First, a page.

NEW YORK — AT&T has agreed to bring 3,000 outsourced jobs home to the U.S.
The union that represents AT&T workers, the Communications Workers of America, said Thursday that it’s reached a tentative agreement with AT&T Southwest — a regional landline arm of the company — that includes a commitment to hire American workers to do jobs that were previously done by contractors overseas.
The four-year deal also covers wage hikes, paid parental leave, healthcare and benefits for 20,000 AT&T Southwest workers across five southern states. The exact terms of the deal still need to be approved by a union members vote.
AT&T praised the deal in a statement Thursday. “It maintains one of the most robust health care plans in the nation,” the company said. “The agreement also includes two weeks of paid parental leave to help mothers or fathers bond with a newborn or newly adopted child.”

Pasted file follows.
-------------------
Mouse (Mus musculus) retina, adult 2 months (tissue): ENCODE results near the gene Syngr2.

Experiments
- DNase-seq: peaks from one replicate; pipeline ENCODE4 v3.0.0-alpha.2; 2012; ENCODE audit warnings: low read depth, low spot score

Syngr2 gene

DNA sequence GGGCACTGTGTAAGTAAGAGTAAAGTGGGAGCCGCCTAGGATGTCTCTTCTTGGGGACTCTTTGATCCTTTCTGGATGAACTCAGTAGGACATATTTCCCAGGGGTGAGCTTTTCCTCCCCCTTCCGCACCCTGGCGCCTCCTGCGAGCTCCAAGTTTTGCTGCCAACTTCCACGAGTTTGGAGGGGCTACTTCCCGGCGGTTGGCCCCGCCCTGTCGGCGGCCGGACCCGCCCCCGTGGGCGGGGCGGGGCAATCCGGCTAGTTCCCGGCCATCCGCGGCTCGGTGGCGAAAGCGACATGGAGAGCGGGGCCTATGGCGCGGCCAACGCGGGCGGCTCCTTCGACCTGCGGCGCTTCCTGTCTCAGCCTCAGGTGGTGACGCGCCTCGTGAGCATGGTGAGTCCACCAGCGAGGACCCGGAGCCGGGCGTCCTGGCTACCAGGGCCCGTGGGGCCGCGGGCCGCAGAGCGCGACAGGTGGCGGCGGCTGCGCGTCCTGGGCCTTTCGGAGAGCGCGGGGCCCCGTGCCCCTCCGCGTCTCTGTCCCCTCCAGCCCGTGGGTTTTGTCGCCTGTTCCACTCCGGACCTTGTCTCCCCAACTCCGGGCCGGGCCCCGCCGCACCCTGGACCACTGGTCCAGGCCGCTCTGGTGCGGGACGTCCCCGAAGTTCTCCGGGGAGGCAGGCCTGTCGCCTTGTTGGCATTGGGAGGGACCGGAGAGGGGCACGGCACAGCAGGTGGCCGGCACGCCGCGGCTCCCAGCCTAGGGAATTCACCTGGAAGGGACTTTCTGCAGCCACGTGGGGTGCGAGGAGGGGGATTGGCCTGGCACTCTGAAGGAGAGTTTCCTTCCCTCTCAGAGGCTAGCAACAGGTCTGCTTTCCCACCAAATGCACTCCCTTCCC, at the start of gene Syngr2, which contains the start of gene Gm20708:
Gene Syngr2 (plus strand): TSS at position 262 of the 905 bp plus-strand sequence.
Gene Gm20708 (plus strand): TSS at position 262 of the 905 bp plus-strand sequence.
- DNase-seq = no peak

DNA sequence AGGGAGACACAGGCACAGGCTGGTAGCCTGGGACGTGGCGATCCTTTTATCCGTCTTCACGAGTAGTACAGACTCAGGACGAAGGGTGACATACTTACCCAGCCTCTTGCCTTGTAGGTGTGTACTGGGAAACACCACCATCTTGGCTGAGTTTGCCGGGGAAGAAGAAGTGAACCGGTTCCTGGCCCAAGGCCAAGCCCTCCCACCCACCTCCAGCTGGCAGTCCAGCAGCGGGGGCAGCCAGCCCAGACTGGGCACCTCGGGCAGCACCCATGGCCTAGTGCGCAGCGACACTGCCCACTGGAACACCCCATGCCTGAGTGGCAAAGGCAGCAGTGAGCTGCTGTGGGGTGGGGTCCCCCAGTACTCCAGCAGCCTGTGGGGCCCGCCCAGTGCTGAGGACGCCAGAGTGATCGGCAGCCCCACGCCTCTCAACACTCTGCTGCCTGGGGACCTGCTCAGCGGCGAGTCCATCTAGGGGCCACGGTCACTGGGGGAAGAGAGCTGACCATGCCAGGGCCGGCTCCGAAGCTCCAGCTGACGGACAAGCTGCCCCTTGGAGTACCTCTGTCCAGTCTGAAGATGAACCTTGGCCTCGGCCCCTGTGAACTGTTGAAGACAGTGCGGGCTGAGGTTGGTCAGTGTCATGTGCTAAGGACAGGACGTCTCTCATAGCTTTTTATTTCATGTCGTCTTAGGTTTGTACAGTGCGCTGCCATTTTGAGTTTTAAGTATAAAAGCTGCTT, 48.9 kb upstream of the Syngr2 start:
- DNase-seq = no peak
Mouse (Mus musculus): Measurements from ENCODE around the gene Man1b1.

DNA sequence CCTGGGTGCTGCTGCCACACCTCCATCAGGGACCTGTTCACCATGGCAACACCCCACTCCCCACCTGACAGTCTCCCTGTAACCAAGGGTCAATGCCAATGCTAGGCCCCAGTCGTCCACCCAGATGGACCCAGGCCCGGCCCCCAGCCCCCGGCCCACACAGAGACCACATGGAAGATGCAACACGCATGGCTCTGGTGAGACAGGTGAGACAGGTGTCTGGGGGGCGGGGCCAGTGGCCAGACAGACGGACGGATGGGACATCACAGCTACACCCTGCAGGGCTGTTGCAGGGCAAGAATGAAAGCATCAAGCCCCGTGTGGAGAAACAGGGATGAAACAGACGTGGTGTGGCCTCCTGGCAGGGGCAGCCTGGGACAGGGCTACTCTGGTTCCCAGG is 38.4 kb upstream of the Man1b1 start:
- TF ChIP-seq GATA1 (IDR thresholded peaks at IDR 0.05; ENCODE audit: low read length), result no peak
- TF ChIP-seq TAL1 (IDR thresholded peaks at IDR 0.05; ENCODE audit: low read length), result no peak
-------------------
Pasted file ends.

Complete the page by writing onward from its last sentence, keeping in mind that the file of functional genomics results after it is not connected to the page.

The decision to add 3,000 jobs in the U.S. marks a significant concession by AT&T. The issue is likely to come up in other negotiations. While this contract would cover AT&T Southwest workers, discussions are still underway between AT&T and workers in its other divisions, such as wireless and customer service.
About 21,000 wireless retail and call center employees across 36 states have been working with an expired contract since February 11.
One of the union’s primary concerns has been AT&T’s tendency to send jobs overseas, where labor is cheaper. In a statement from February 10, CWA said AT&T has “chosen to cut more than 8,000 call center jobs and offshore thousands of jobs to Mexico” and several other countries since 2011.
“AT&T is underestimating the deep frustration wireless retail, call center and field workers are feeling right now with its decisions to squeeze workers and customers, especially as the company just reported more than $13 billion in annual profits,” said Dennis Trainor, who is vice president of CWA District 1, in a statement last month.
A merger deal between AT&T and CNN parent company Time Warner is currently undergoing review by regulators.